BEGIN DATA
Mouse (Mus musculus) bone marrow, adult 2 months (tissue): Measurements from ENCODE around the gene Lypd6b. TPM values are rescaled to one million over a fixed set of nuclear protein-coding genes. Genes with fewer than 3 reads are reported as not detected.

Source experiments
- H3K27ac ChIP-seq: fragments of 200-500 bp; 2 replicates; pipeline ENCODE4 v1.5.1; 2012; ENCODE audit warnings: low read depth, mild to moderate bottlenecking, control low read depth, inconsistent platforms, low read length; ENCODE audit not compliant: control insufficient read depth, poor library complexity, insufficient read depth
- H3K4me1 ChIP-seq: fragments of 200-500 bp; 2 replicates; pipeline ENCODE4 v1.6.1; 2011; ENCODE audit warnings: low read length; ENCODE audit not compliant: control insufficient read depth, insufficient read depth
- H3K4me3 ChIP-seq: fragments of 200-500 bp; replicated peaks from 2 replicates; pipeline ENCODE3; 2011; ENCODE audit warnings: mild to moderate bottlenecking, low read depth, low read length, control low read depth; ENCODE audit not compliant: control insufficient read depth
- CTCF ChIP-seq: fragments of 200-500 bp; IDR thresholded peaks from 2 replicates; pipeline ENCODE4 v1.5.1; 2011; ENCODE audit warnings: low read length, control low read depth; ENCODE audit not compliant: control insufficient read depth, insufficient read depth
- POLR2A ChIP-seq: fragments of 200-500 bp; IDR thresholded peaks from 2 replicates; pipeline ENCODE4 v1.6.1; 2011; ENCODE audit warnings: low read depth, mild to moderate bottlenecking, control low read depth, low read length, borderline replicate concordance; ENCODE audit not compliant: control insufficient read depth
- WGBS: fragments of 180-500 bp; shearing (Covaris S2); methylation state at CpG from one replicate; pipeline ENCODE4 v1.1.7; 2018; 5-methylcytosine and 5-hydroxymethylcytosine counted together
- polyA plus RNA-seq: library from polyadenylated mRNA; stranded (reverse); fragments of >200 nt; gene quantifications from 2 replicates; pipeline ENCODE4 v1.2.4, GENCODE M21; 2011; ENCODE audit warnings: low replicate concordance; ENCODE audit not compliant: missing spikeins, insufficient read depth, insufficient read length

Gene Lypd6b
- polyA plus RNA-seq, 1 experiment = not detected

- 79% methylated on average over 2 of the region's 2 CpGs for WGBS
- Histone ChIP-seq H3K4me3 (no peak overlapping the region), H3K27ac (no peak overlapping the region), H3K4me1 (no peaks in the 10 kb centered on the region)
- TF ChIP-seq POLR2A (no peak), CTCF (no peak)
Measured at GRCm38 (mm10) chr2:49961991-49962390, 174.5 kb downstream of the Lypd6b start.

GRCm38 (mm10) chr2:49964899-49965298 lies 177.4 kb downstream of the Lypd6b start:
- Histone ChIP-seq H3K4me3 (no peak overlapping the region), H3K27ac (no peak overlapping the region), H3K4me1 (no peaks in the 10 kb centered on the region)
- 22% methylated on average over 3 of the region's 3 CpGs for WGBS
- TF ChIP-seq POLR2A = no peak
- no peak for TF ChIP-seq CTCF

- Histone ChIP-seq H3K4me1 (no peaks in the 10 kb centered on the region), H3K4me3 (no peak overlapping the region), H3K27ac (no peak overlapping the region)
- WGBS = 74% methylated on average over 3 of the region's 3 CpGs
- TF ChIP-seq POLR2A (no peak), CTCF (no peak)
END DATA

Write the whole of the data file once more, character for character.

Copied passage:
Mouse (Mus musculus) bone marrow, adult 2 months (tissue): Measurements from ENCODE around the gene Lypd6b. TPM values are rescaled to one million over a fixed set of nuclear protein-coding genes. Genes with fewer than 3 reads are reported as not detected.

Source experiments
- H3K27ac ChIP-seq: fragments of 200-500 bp; 2 replicates; pipeline ENCODE4 v1.5.1; 2012; ENCODE audit warnings: low read depth, mild to moderate bottlenecking, control low read depth, inconsistent platforms, low read length; ENCODE audit not compliant: control insufficient read depth, poor library complexity, insufficient read depth
- H3K4me1 ChIP-seq: fragments of 200-500 bp; 2 replicates; pipeline ENCODE4 v1.6.1; 2011; ENCODE audit warnings: low read length; ENCODE audit not compliant: control insufficient read depth, insufficient read depth
- H3K4me3 ChIP-seq: fragments of 200-500 bp; replicated peaks from 2 replicates; pipeline ENCODE3; 2011; ENCODE audit warnings: mild to moderate bottlenecking, low read depth, low read length, control low read depth; ENCODE audit not compliant: control insufficient read depth
- CTCF ChIP-seq: fragments of 200-500 bp; IDR thresholded peaks from 2 replicates; pipeline ENCODE4 v1.5.1; 2011; ENCODE audit warnings: low read length, control low read depth; ENCODE audit not compliant: control insufficient read depth, insufficient read depth
- POLR2A ChIP-seq: fragments of 200-500 bp; IDR thresholded peaks from 2 replicates; pipeline ENCODE4 v1.6.1; 2011; ENCODE audit warnings: low read depth, mild to moderate bottlenecking, control low read depth, low read length, borderline replicate concordance; ENCODE audit not compliant: control insufficient read depth
- WGBS: fragments of 180-500 bp; shearing (Covaris S2); methylation state at CpG from one replicate; pipeline ENCODE4 v1.1.7; 2018; 5-methylcytosine and 5-hydroxymethylcytosine counted together
- polyA plus RNA-seq: library from polyadenylated mRNA; stranded (reverse); fragments of >200 nt; gene quantifications from 2 replicates; pipeline ENCODE4 v1.2.4, GENCODE M21; 2011; ENCODE audit warnings: low replicate concordance; ENCODE audit not compliant: missing spikeins, insufficient read depth, insufficient read length

Gene Lypd6b
- polyA plus RNA-seq, 1 experiment = not detected

- 79% methylated on average over 2 of the region's 2 CpGs for WGBS
- Histone ChIP-seq H3K4me3 (no peak overlapping the region), H3K27ac (no peak overlapping the region), H3K4me1 (no peaks in the 10 kb centered on the region)
- TF ChIP-seq POLR2A (no peak), CTCF (no peak)
Measured at GRCm38 (mm10) chr2:49961991-49962390, 174.5 kb downstream of the Lypd6b start.

GRCm38 (mm10) chr2:49964899-49965298 lies 177.4 kb downstream of the Lypd6b start:
- Histone ChIP-seq H3K4me3 (no peak overlapping the region), H3K27ac (no peak overlapping the region), H3K4me1 (no peaks in the 10 kb centered on the region)
- 22% methylated on average over 3 of the region's 3 CpGs for WGBS
- TF ChIP-seq POLR2A = no peak
- no peak for TF ChIP-seq CTCF

- Histone ChIP-seq H3K4me1 (no peaks in the 10 kb centered on the region), H3K4me3 (no peak overlapping the region), H3K27ac (no peak overlapping the region)
- WGBS = 74% methylated on average over 3 of the region's 3 CpGs
- TF ChIP-seq POLR2A (no peak), CTCF (no peak)